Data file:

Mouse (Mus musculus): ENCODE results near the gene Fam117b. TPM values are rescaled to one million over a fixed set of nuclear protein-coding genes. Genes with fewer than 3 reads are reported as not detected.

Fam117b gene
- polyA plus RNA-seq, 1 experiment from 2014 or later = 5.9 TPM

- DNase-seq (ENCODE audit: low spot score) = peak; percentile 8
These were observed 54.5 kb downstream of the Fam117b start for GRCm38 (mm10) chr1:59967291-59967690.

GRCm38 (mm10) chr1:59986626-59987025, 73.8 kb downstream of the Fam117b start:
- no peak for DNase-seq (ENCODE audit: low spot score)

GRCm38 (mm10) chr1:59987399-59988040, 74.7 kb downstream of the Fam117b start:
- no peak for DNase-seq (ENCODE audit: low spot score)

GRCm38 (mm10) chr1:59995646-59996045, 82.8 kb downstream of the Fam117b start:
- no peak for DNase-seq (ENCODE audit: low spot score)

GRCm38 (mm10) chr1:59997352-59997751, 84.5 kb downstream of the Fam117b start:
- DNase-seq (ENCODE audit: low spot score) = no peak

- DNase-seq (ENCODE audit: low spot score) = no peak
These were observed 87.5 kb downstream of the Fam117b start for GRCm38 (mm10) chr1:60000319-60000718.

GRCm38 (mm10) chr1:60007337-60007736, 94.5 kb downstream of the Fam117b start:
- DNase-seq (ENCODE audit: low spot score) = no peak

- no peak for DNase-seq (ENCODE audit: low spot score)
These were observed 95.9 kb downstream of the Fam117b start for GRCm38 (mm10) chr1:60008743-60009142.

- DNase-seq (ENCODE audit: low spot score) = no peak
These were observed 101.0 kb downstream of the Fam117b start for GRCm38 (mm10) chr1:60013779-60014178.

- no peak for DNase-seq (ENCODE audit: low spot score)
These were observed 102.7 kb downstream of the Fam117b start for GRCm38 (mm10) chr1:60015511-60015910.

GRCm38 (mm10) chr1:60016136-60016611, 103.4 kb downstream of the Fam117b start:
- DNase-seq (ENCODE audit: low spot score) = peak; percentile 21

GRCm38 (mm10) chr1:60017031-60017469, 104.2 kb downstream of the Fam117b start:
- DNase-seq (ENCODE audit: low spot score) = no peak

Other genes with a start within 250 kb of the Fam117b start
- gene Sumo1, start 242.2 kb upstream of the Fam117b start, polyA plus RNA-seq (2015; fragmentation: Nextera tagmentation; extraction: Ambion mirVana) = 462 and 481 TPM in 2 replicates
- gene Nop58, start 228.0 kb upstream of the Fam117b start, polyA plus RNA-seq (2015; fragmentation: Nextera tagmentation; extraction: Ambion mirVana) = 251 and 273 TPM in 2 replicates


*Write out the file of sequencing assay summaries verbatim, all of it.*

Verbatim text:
Mouse (Mus musculus): ENCODE results near the gene Fam117b. TPM values are rescaled to one million over a fixed set of nuclear protein-coding genes. Genes with fewer than 3 reads are reported as not detected.

Fam117b gene
- polyA plus RNA-seq, 1 experiment from 2014 or later = 5.9 TPM

- DNase-seq (ENCODE audit: low spot score) = peak; percentile 8
These were observed 54.5 kb downstream of the Fam117b start for GRCm38 (mm10) chr1:59967291-59967690.

GRCm38 (mm10) chr1:59986626-59987025, 73.8 kb downstream of the Fam117b start:
- no peak for DNase-seq (ENCODE audit: low spot score)

GRCm38 (mm10) chr1:59987399-59988040, 74.7 kb downstream of the Fam117b start:
- no peak for DNase-seq (ENCODE audit: low spot score)

GRCm38 (mm10) chr1:59995646-59996045, 82.8 kb downstream of the Fam117b start:
- no peak for DNase-seq (ENCODE audit: low spot score)

GRCm38 (mm10) chr1:59997352-59997751, 84.5 kb downstream of the Fam117b start:
- DNase-seq (ENCODE audit: low spot score) = no peak

- DNase-seq (ENCODE audit: low spot score) = no peak
These were observed 87.5 kb downstream of the Fam117b start for GRCm38 (mm10) chr1:60000319-60000718.

GRCm38 (mm10) chr1:60007337-60007736, 94.5 kb downstream of the Fam117b start:
- DNase-seq (ENCODE audit: low spot score) = no peak

- no peak for DNase-seq (ENCODE audit: low spot score)
These were observed 95.9 kb downstream of the Fam117b start for GRCm38 (mm10) chr1:60008743-60009142.

- DNase-seq (ENCODE audit: low spot score) = no peak
These were observed 101.0 kb downstream of the Fam117b start for GRCm38 (mm10) chr1:60013779-60014178.

- no peak for DNase-seq (ENCODE audit: low spot score)
These were observed 102.7 kb downstream of the Fam117b start for GRCm38 (mm10) chr1:60015511-60015910.

GRCm38 (mm10) chr1:60016136-60016611, 103.4 kb downstream of the Fam117b start:
- DNase-seq (ENCODE audit: low spot score) = peak; percentile 21

GRCm38 (mm10) chr1:60017031-60017469, 104.2 kb downstream of the Fam117b start:
- DNase-seq (ENCODE audit: low spot score) = no peak

Other genes with a start within 250 kb of the Fam117b start
- gene Sumo1, start 242.2 kb upstream of the Fam117b start, polyA plus RNA-seq (2015; fragmentation: Nextera tagmentation; extraction: Ambion mirVana) = 462 and 481 TPM in 2 replicates
- gene Nop58, start 228.0 kb upstream of the Fam117b start, polyA plus RNA-seq (2015; fragmentation: Nextera tagmentation; extraction: Ambion mirVana) = 251 and 273 TPM in 2 replicates